Earlier this week the Prime Minister locked down households as he instructed the UK: "You must stay at home."
Doing so will hopefully help control the spread of the deadly virus and help relieve pressure on the NHS. That means no visitors at all, beyond any essential care workers.
But here is what you need to do if someone in your household contracts coronavirus.
Stay home for 14 days
Do not leave your home if you have either a high temperature or a new, continuous cough.
Government and NHS guidance makes it clear the first person in a household with symptoms must remain at home for seven days.
And all other household members who remain unaffected must not leave the house for 14 days, which begins on the day the first person became ill.
However, anyone that displays symptoms needs to stay home for a week from when the symptoms appeared. In this instance it doesn’t matter what stage they are in during the 14 day period.
So just stay at home. Find out more about self-isolation here.
Anyone can spread coronavirus. You must now:
▶️ Only go out when absolutely necessary for food, medicine, work or exercise
▶️ Always stay 2 metres apart 🚶🏾♀️↔️🚶🏾♂️
— NHS (@NHSuk) March 24, 2020
Protect the vulnerable
If possible, move any vulnerable people - for example, anyone that is elderly or with an underlying health condition - out of your home during the isolation period at home.
If it is not possible for them to stay elsewhere, it is vital they are kept well away from anyone suffering with symptoms.
Keep those unwell separate from the rest of the household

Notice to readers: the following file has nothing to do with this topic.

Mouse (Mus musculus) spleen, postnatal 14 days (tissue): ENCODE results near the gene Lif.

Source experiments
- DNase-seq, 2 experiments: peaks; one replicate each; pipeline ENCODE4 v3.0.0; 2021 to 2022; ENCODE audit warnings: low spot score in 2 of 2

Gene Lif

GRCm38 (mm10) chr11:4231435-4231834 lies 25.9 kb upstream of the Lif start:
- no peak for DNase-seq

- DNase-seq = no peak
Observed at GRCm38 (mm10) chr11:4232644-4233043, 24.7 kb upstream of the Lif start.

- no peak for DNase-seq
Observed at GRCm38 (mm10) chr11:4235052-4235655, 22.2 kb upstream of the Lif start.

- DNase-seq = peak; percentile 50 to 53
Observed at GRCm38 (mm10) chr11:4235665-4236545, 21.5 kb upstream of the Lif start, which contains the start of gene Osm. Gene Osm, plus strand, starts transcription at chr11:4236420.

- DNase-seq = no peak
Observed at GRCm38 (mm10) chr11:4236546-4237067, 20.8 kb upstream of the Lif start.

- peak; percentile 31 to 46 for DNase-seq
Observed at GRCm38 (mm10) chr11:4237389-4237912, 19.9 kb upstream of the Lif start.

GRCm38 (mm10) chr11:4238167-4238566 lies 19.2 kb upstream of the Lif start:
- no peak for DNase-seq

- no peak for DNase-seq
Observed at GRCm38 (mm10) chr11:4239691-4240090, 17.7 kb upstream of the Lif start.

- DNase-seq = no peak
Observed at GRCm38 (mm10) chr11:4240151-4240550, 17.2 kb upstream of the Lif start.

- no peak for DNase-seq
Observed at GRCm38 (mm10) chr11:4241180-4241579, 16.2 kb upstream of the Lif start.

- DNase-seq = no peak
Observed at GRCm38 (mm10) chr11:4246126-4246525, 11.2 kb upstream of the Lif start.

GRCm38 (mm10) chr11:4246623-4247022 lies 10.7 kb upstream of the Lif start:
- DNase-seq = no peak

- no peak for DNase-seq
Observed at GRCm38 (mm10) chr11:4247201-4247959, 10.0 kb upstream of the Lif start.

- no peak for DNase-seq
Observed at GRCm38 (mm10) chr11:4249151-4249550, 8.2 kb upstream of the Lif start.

Household members who think they may have coronavirus should isolate themselves even further in a 'sick room' to protect others.
The room should be well-ventilated with a window to the outside that can be opened.
If possible, they should also make use of a separate bathroom to other residents and also avoid making use of the kitchen while others are around.
Keep laundry, bedding and towels separate in a plastic bag for cleaning once everyone is clear of coronavirus and ensure all items such as plates and crockery are cleaned thoroughly.
Clean surfaces frequently
Remember to keep surfaces that are touched on a regular basis - for example light switches, door and cupboard handles, banister and handrails, mobile and landline phones, remote controls - clean.
Maintain vigilance over hygiene
Keep washing your hands, as instructed throughout this crisis - thoroughly and with soap/hand sanitiser and hot water.
Avoid touching your eyes, nose, and mouth with unwashed hands.
And ensure that your mouth and nose are covered with tissues or the crook of your elbow - not your hand - when coughing or sneezing.
Dispose of any tissues immediately and also wash your hands.
All waste that has been in contact with the sufferer should be disposed of into a plastic rubbish bag, tied, double-bagged, tied again but not put out for the bins until it has been confirmed the unwell person does NOT have coronavirus.
Keep away from pets
If this is not possible, clean your hands thoroughly after contact.
Sufferers should call on friends or relatives for assistance with buying food or picking up medication.
Shopping and medications can also be ordered online.
Should anyone suffering call for a takeaway or other delivery, inform the delivery person to leave the goods outside or in the porch, as appropriate.
Treatment for symptoms
As noted, there are no specific medical treatments for coronavirus.
However, pain and fever can be tackled with paracetamol and anyone who is ill should drink a lot of fluids to stay hydrated.
If symptoms get worse - particularly if a person has trouble breathing, persistent chest pain, blue-is lips or face - and you feel you cannot cope with your symptoms at home, use the NHS 111 online coronavirus service.
Only call 111 if you cannot get help online.
In an emergency where you believe an ambulance may be necessary, explain to operators exactly what the symptoms are.
Under no circumstances should you walk or travel by public transport or taxi, according to Public Health England.
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